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Editor of Pharmaceutical Technology Europe
COVID-19 vaccines are being developed rapidly, giving rise to a reinvigoration of the sector.
Editor’s Note: This article was published in Pharmaceutical Technology Europe’s July 2020 print issue.
It is well known that vaccine development is usually a costly, complex, and lengthy procedure, with estimates of it lasting between 10 to 15 years (1). Yet, in the current pandemic situation, the speed at which developers have responded and managed to achieve in-human testing has been touted as ‘unprecedented’ (2).
When developing a vaccine under normal circumstances (i.e., not in a pandemic situation), there are linear steps that developers tend to follow, which include multiple pauses in order to assess data or check on manufacturing processes (3). However, in a pandemic the timeline is shortened, with faster starts and steps being performed simultaneously without prior confirmation of success, which increases the potential financial risk (3).
At the time of writing, there are 16 candidate vaccines in clinical evaluation, and 125 candidate vaccines in preclinical evaluation for COVID-19 (4). The first to begin Phase III studies, AZD1222-developed by Oxford University and being progressed in partnership with AstraZeneca-already involves 10,000 enrolled participants in the United Kingdom, and trials of the vaccine have also commenced in South Africa (5,6).
AZD1222, formerly known as ChAdOx1 nCoV-19, is a non-replicating viral vector vaccine, which essentially works by tricking the human body into thinking it has the virus, triggering the immune response. Oxford had been previously working on a similar style vaccine to prevent Middle East respiratory syndrome, aiding the speed at which the researchers were able to develop a vaccine targeting the virus that causes COVIDâ19. However, the timeline for AZD1222’s development is still very impressive, a fact that is reinforced by the support from a multitude of European countries for the project (7).
Other in-human trials are also underway, including Imperial College London’s new self-amplifying RNA vaccine (8). Imperial’s approach represents the first time such technology-self-amplifying RNA-has been tested in humans, and the college’s researchers claim it has the potential to revolutionize vaccine development (8).
Vaccine development requires significant funding, which is generally attained both through public and private organizations. In Europe, the European Commission has raised €9.8 billion in the Global Coronavirus Response pledging campaign that will be used to accelerate vaccines and other technologies to combat COVID-19 (9).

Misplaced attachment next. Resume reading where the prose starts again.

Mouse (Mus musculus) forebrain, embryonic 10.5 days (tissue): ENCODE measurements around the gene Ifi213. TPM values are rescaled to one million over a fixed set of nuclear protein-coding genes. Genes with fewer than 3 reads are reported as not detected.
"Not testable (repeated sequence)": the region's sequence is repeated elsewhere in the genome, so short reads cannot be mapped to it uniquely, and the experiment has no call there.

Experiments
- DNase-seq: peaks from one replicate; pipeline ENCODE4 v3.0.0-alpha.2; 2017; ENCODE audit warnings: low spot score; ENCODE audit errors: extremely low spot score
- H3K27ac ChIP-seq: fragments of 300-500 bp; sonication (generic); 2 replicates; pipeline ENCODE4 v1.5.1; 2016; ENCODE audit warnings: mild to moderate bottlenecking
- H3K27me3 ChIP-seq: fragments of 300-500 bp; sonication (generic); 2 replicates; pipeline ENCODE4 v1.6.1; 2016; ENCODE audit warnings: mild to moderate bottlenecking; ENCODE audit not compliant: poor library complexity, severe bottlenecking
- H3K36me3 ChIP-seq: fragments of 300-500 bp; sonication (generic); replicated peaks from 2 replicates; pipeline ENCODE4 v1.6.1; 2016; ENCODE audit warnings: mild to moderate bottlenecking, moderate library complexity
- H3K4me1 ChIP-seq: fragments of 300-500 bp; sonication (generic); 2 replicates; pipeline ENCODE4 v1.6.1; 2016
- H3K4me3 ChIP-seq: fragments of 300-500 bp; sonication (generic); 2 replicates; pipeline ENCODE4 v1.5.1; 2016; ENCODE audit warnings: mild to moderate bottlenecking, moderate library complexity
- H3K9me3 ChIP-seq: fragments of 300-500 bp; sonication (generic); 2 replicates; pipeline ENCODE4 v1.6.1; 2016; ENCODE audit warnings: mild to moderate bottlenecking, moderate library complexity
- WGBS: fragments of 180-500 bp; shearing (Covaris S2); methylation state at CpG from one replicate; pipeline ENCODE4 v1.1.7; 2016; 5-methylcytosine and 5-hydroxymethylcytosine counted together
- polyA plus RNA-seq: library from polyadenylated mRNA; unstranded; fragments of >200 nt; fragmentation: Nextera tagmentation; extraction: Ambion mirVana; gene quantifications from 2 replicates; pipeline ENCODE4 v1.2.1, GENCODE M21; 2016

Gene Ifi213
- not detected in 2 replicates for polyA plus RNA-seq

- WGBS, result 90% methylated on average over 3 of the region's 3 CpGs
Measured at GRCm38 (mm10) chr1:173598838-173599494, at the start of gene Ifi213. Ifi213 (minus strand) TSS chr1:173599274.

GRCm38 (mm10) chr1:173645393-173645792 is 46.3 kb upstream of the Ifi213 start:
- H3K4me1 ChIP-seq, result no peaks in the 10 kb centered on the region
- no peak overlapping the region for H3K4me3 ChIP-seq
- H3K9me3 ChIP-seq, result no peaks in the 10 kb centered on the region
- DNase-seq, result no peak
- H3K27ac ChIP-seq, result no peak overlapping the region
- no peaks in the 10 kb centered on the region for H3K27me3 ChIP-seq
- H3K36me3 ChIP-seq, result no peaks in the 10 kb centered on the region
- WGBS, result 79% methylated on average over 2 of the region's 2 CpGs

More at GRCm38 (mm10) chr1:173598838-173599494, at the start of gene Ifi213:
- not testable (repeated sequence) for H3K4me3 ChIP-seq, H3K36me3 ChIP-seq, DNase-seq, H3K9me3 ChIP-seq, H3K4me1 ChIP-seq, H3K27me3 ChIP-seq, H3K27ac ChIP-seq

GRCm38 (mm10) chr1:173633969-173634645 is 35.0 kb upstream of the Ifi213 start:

The UK’s government has committed £84 million (€92 million) in new funding for coronavirus vaccine research (10), and in the United States, ‘Operation Warp Speed’ has been initiated, which is aimed at delivering 300 million doses of a safe and effective COVID-19 vaccine by January 2021 (11).
With the financial support of various vaccine programmes, it is no surprise that an impact is being seen on the stock market. Companies, including Novavax and Moderna (12), that are in the COVID-19 vaccine ‘race’ have seen impressive stock price increases, mainly related to innovative techniques leading to accelerated development timescales and positive news stories on trial outcomes.
Although previous disease outbreaks have seen the bio/pharma industry take on huge responsibilities in vaccine development, never before have the efforts been so rapid and so promising. Will the COVID-19 pandemic usher in a new approach to vaccine development? Only time will tell, but there is certainly a reinvigoration of vaccines happening and, as discussed in last month’s editorial (13), public opinion of industry is on the up, which is an added boost.
Stay alert, stay safe, and stay healthy.
1. The History of Vaccines, “Vaccine Development, Testing, and Regulation,” historyofvaccines.org, Educational Resource, 17 Jan. 2018.
2. CNBC, “Coronavirus Vaccine is Being Developed at ‘Unprecedented’ Speed, Says Expert,” Interview, 6 April 2020.
3. N. Lurie, et al., N. Engl. J. Med., 382 1969–1973 (2020).
4. WHO, “Draft Landscape of COVID-19 Candidate Vaccines,” who.int [accessed 24 June 2020].
5. Oxford University, “Oxford COVID-19 Vaccine to Begin Phase II/III Human Trials,” ox.ac.uk, Press Release, 22 May 2020.
6. Oxford University, “Trial of Oxford COVID-19 Vaccine in South Africa Begins,” ox.ac.uk, Press Release, 23 June 2020.
7. AstraZeneca, “AstraZeneca to Supply Europe with Up to 400 Million Doses of Oxford University’s Vaccine at No Profit,” Press Release, 13 June 2020.
8. Imperial College London, “First Volunteer Receives Imperial COVID-19 Vaccine,” imperial.ac.uk, Press Release, 23 June 2020.
9. EC, “Coronavirus: Commission Unveils EU Vaccines Strategy,” ec.europa.eu, Press Release, 17 June 2020.
10. UK Government, “Funding and Manufacturing Boost for UK Vaccine Programme,” gov.uk, Press Release, 17 May 2020.
11. HHS, “Fact Sheet: Explaining Operation Warp Speed,” hhs.gov, Press Release, 16 June 2020.
12. V. Ferreira, “These are the COVID-19 Vaccine and Treatment Plays that are Making Investors a Fortune,” business.financialpost.com, News Release, 9 June 2020.
13. F. Thomas, “A Little More Respect,” Pharm. Tech. Eur., 32 (6) 2020.
Pharmaceutical Technology Europe
Vol. 32, No. 7
When referring to this article, please cite it as F. Thomas, “Unprecedented Times in Vaccines,” Pharmaceutical Technology Europe 32 (7) 2020.